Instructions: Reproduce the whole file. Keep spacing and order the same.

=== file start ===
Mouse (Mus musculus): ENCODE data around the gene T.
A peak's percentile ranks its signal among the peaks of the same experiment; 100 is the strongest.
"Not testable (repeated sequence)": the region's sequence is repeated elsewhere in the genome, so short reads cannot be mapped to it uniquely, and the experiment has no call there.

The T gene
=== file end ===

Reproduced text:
Mouse (Mus musculus): ENCODE data around the gene T.
A peak's percentile ranks its signal among the peaks of the same experiment; 100 is the strongest.
"Not testable (repeated sequence)": the region's sequence is repeated elsewhere in the genome, so short reads cannot be mapped to it uniquely, and the experiment has no call there.

The T gene